8.  Abolish blanket age restrictions to legal gender recognition procedures and ensure that legal recognition is accessible to minors, taking into account the child’s freely expressed views regarding their own best interests, in light of their evolving capacities;

9.  Provide explicit legal protection against discrimination on grounds of gender identity and expression in all areas;

10.  Ensure that gender identity and expression are explicitly included as grounds for prosecution of hate crimes;

11.  Ensure that medical practices, especially the provision of medical care for transgender people, do not perpetuate stereotypical notions of masculinity and femininity.  Ensure that health treatments are accessible to transgender people on the basis of their informed consent;

12.  Take steps to raise public awareness of transgender identities and the discrimination experienced by transgender people.

Originally posted to TransAction on Wed Feb 05, 2014 at 04:00 PM PST.

Also republished by Voices on the Square, LGBT Kos Community, and Invisible People.

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  •  The Yogyakarta Principles Preamble: (28+ / 0-)
    RECALLING that all human beings are born free and equal in dignity and rights, and that everyone is entitled to the enjoyment of human rights without distinction of any kind, such as race, colour, sex, language, religion, political or other opinion, national or social origin, property, birth or other status;

    DISTURBED that violence, harassment, discrimination, exclusion, stigmatisation and prejudice are directed against persons in all regions of the world because of their sexual orientation or gender identity, that these experiences are compounded by discrimination on grounds including gender, race, age, religion, disability, health and economic status, and that such violence, harassment, discrimination, exclusion, stigmatisation and prejudice undermine the integrity and dignity of those subjected to these abuses, may weaken their sense of self-worth and belonging to their community, and lead many to conceal or suppress their identity and to live lives of fear and invisibility;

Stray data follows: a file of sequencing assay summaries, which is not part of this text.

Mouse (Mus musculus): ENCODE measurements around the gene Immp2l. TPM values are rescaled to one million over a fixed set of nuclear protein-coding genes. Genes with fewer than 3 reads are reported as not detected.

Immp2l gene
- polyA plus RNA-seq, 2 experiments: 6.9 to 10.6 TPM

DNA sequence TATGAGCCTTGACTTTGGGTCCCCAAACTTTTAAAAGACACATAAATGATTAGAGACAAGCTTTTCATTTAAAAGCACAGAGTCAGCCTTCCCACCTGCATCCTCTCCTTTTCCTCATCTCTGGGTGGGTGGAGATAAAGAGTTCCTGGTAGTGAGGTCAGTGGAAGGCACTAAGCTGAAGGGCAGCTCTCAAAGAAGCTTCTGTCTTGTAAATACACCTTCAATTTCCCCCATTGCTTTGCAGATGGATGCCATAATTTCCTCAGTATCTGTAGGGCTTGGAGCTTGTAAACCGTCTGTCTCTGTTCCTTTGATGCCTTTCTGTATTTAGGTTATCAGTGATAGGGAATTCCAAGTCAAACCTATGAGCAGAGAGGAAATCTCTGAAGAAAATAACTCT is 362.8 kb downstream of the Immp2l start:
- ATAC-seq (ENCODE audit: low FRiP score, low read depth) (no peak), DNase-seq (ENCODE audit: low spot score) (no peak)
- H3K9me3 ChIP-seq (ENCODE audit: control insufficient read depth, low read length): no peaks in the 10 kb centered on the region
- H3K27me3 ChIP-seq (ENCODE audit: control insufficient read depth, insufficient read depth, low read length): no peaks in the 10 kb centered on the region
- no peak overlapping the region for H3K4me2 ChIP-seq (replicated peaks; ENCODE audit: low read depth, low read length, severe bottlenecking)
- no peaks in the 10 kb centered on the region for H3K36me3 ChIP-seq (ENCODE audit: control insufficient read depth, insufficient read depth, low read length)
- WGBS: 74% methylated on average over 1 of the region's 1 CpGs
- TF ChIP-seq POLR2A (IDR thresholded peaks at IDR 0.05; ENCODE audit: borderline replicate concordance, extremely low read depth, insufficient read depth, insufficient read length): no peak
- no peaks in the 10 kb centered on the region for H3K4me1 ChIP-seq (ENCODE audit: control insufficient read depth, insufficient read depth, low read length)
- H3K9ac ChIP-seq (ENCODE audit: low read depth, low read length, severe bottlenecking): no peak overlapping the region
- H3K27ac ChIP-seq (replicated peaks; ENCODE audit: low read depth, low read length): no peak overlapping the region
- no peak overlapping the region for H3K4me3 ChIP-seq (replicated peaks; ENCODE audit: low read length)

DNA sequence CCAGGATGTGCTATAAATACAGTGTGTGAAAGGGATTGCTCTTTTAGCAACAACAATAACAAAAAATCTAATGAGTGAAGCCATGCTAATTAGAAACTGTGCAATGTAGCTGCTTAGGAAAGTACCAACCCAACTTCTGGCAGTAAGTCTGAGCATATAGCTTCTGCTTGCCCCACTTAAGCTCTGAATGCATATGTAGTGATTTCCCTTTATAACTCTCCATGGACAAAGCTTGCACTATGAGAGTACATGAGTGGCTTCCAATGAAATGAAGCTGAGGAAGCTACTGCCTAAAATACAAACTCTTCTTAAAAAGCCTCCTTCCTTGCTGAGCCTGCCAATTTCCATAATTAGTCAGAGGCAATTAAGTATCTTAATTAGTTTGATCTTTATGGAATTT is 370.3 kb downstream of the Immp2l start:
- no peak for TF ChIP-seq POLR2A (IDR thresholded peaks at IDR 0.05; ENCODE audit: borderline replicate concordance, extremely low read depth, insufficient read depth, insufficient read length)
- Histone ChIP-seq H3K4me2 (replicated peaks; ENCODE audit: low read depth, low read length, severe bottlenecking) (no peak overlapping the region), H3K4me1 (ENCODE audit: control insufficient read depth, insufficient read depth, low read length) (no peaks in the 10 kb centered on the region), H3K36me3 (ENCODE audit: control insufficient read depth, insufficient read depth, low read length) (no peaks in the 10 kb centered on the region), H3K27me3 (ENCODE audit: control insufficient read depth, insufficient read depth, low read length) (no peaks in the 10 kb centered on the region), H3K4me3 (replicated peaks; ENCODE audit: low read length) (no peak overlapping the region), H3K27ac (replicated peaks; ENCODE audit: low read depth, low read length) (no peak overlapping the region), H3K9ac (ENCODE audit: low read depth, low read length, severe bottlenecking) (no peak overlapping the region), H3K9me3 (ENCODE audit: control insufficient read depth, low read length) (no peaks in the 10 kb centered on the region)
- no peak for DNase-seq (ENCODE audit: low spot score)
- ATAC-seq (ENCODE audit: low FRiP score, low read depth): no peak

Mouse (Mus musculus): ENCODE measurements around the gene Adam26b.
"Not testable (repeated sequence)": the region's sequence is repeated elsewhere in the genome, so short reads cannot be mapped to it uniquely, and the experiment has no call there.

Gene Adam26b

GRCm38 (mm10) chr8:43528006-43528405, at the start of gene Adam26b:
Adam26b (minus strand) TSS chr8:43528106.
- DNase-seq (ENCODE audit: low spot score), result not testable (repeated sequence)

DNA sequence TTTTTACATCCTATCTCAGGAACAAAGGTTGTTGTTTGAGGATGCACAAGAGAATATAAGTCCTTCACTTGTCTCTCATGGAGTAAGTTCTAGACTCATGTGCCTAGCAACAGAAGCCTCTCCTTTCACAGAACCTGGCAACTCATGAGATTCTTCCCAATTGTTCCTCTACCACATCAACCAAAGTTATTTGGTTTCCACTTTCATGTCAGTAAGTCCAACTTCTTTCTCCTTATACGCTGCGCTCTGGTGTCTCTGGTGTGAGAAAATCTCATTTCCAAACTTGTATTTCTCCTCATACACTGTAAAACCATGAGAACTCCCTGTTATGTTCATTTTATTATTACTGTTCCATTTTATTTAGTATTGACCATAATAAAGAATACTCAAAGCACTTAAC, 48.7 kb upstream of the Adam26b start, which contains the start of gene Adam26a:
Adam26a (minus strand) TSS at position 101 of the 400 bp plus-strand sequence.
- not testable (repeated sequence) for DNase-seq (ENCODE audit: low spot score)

AWARE that historically people have experienced these human rights violations because they are or are perceived to be lesbian, gay or bisexual, because of their consensual sexual conduct with persons of the same gender or because they are or are perceived to be transsexual, transgender or intersex or belong to social groups identified in particular societies by sexual orientation or gender identity;

    UNDERSTANDING ‘sexual orientation’ to refer to each person’s capacity for profound emotional, affectional and sexual attraction to, and intimate and sexual relations with, individuals of a different gender or the same gender or more than one gender;

    UNDERSTANDING ‘gender identity’ to refer to each person’s deeply felt internal and individual experience of gender, which may or may not correspond with the sex assigned at birth, including the personal sense of the body (which may involve, if freely chosen, modification of bodily appearance or function by medical, surgical or other means) and other expressions of gender, including dress, speech and mannerisms;

    OBSERVING that international human rights law affirms that all persons, regardless of sexual orientation or gender identity, are entitled to the full enjoyment of all human rights, that the application of existing human rights entitlements should take account of the specific situations and experiences of people of diverse sexual orientations and gender identities, and that in all actions concerning children the best interests of the child shall be a primary consideration and a child who is capable of forming personal views has the right to express those views freely, such views being given due weight in accordance with the age and maturity of the child;

    NOTING that international human rights law imposes an absolute prohibition of discrimination in regard to the full enjoyment of all human rights, civil, cultural, economic, political and social, that respect for sexual rights, sexual orientation and gender identity is integral to the realisation of equality between men and women and that States must take measures to seek to eliminate prejudices and customs based on the idea of the inferiority or the superiority of one sex or on stereotyped roles for men and women, and noting further that the international community has recognised the right of persons to decide freely and responsibly on matters related to their sexuality, including sexual and reproductive health, free from coercion, discrimination, and violence;